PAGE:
There's always a new reason you can invent to avoid planning your estate or creating your last will. You may hope to add new members to your family or think about acquiring new assets in the next year or two, such as a vacation home. Surely, you tell yourself, it's better to wait to have that all handled before starting to create a will or estate plan.
In reality, your family and assets will always be in a state of flux. Babies are born, while other people leave via divorce or death. If you wait until nothing in your life is going to change to create a will, you won't ever get around to this critical task. If you plan to marry soon, have children or own substantial assets, such as a house, you should take the time to plan your estate now. You can always update it in the future.
What happens when you die without a will
If you die without a will, you have died intestate. Every state has their own approach to this issue. In Pennsylvania, the law provides for the passage of assets to specific heirs. The law looks at whether you have a spouse and children, whether those children were your biological children or stepchildren and even situations where the deceased has no spouse or children.
If you have a spouse, he or she will probably end up splitting the estate with your children or even your parents unless you have a will in place. Creating a last will and thorough estate plan protects you and the ones you love from needing to go through probate court or split assets with distant family members.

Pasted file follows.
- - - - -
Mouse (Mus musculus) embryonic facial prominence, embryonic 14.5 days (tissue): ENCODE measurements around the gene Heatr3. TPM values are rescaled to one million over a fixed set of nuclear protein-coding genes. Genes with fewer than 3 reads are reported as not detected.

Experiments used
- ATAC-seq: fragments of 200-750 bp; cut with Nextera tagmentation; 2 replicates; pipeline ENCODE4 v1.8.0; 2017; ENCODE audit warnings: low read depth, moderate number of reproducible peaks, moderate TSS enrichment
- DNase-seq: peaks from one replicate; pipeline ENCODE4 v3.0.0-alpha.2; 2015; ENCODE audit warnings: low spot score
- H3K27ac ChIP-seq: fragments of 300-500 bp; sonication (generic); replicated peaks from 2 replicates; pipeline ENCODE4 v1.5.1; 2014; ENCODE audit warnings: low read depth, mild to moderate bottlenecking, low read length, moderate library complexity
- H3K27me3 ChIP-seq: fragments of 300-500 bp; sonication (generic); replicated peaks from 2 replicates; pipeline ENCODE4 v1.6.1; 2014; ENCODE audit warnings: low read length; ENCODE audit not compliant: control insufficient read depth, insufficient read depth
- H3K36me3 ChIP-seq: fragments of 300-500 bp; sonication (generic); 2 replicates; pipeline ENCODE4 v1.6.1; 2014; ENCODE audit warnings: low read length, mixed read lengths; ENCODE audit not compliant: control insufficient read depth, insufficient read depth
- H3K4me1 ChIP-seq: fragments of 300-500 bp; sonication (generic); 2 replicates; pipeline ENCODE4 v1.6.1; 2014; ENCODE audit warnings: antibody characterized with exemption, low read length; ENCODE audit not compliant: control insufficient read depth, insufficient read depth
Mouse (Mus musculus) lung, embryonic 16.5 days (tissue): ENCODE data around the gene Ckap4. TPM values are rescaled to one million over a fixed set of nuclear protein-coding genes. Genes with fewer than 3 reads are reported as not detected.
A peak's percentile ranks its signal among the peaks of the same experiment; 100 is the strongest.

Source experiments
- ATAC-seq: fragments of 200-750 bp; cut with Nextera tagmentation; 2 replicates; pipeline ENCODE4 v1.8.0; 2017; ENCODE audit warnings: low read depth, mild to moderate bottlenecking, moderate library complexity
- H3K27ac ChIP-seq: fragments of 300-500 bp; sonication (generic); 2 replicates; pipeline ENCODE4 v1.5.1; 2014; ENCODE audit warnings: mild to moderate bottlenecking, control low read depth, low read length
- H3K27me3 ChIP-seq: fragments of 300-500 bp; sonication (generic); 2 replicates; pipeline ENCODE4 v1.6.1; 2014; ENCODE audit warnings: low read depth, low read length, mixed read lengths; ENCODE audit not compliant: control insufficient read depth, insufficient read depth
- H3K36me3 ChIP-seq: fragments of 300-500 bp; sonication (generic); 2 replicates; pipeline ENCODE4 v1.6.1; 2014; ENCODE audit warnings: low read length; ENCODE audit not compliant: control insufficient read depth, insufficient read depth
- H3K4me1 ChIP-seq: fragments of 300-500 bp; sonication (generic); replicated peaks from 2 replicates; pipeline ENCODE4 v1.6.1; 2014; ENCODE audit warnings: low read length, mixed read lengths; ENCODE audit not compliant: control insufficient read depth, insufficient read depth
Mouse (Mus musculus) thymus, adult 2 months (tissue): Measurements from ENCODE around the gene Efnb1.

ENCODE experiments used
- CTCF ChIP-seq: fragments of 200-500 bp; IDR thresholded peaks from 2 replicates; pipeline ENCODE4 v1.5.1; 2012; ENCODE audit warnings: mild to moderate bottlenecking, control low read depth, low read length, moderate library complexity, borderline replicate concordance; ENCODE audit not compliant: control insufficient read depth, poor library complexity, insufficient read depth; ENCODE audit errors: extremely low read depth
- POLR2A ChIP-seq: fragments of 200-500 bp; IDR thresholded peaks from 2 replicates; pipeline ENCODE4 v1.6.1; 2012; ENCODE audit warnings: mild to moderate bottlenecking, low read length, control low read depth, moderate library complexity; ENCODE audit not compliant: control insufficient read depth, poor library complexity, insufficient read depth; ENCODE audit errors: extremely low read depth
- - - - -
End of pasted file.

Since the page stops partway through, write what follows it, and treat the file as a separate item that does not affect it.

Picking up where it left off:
An estate plan does more than allocate assets
One of the main purposes of an estate plan is to ensure that your assets go to the people you want after your death. In some cases, that could be family, while other people leave assets to friends, charities and even someone who agrees to care for a pet after your passing. A well-designed estate plan can ensure that your assets get allocated as you wish. It can also address issues such medical decisions and even authority to handle financial matters if you become incapacitated.
Creating a limited power of attorney for specific medical situations can provide you and your family with peace of mind. For example, if you experience a car accident or a stroke, a power of attorney could allow someone to make critical medical decisions and handle your financial matters until you recover. An estate plan can also include one or more trusts created to reduce tax risks from the estate and protect certain assets or individuals, such as children or grandchildren with special needs.